The 1985-87 biennial budget request by the Board of Regents included catch-up for academic staff based on the 1984 findings of the Academic Staff Salary Study Committee which grouped academic staff titles into seven functional categories for analysis of salary data: research, instructional, library, academic support, student services, administrative support and business services. When the biennial budget was finally enacted, the Board was authorized to distribute catch-up to academic staff in the research, instructional and library categories. However, approval to distribute catch-up to academic staff in the academic support, student services, administrative support and business services categories was withheld pending Joint Committee on Employment Relations (JCOER) approval of a plan to implement an academic staff “categorization structure”. The structure required consistent job categories with mechanisms to provide lines of career progression, consistent position titles that accurately reflect functions performed and consistent pay ranges for academic staff positions at all institutions.
As required by the 1985 Budget Act, the Board and the Department of Employment Relations (DER) jointly retained an independent consultant for the purpose of developing an academic staff categorization structure. Under the direction of a UW System Steering Committee, the consulting firm of Hayes/Hill, Inc. designed a framework for assigning consistent academic staff titles throughout the UW System. On June 24, 1986 JCOER approved UW System implementation of the academic staff categorization structure. The implementation of a new academic staff title structure required a redesign of all unclassified title codes.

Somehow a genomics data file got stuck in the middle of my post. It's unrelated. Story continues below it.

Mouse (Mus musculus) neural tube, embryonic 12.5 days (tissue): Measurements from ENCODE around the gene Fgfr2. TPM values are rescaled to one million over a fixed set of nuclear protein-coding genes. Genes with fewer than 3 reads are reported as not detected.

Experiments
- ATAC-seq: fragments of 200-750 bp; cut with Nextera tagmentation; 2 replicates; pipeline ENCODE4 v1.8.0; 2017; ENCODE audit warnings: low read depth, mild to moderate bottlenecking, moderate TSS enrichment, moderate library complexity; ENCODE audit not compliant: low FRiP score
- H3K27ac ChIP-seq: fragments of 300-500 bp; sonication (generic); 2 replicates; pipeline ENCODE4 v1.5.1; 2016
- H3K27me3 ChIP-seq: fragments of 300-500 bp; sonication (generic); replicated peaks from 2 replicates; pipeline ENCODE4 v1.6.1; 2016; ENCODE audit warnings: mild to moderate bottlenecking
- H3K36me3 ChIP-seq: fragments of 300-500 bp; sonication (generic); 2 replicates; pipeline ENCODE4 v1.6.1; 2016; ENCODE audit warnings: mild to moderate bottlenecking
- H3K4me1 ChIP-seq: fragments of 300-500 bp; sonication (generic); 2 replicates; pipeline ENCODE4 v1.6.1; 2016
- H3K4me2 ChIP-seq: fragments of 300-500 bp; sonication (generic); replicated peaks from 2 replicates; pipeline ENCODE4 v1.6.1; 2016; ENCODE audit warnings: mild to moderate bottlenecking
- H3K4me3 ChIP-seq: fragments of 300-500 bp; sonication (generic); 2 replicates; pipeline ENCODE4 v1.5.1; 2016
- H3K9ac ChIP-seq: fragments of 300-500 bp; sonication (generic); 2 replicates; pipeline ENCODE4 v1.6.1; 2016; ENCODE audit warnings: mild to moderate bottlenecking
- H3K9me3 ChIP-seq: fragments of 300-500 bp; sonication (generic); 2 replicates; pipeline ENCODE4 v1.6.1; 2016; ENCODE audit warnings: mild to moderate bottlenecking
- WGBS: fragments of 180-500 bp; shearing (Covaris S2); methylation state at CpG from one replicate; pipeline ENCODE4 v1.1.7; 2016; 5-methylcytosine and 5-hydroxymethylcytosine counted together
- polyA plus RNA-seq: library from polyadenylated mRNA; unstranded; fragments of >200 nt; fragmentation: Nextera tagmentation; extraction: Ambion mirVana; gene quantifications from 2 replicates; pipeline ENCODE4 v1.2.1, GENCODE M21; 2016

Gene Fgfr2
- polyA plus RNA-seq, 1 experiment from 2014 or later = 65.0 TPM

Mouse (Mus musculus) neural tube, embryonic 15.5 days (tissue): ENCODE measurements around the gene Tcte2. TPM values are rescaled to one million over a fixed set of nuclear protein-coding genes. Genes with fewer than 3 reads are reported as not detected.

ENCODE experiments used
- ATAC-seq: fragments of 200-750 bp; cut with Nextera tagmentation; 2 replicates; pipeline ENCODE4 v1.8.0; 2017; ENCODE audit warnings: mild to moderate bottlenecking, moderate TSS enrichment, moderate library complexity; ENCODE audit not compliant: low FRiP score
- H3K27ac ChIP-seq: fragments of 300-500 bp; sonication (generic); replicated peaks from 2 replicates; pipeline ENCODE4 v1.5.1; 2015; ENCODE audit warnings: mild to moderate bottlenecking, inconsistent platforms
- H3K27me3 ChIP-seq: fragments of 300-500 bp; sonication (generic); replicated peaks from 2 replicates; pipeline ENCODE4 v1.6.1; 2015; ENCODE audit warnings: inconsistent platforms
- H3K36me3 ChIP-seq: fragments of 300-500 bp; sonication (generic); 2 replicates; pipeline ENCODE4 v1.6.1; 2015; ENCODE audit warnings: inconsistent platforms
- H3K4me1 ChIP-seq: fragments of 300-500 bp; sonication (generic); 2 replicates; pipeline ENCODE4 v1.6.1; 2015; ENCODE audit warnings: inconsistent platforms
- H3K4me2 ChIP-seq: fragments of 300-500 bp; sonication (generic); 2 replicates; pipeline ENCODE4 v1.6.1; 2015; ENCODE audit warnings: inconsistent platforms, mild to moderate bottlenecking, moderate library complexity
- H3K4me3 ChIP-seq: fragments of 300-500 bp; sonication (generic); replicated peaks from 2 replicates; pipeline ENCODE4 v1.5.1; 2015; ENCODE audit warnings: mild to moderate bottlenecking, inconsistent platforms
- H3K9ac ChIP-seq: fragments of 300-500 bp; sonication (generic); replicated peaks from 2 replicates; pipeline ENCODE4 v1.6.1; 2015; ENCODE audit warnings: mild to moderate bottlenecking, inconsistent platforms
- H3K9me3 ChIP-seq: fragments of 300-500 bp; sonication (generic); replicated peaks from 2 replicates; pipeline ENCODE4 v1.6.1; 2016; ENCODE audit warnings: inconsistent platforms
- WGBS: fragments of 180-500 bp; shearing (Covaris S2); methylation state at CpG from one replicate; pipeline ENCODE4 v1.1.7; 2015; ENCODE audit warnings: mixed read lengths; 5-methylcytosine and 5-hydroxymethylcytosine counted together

In December 1991, the Board of Regents approved the unclassified title and salary structure resulting from the senior prefix lawsuit. The DER Secretary approved the academic staff titles and salary range structure as required under Wis. Stat. § 36.09(1)(k)2.d (subsequently repealed). In October 1995 the DER Secretary approved several pay range reassignments as a result of the UWS Gender and Race Equity Study. DER approved the remaining Gender and Race Equity pay range changes in August 1996. This was followed by the Board of Regents approval of new information technology titles in February 1997 and the addition of the distinguished prefix for certain Category B titles approved in March 1998.
After the enactment of the Gender/Race Equity law, the Department of Employment Relations interpreted the law to require DER approval of proposed changes to Category A academic staff titles and/or ranges. Title structure changes for instructional and research academic staff were allowed by Regent action. In July 1998 the statute was amended to remove DER’s authority to approve Category A titles and/or salary range changes. Authority to amend the title and salary range structure is now fully vested in the Board of Regents.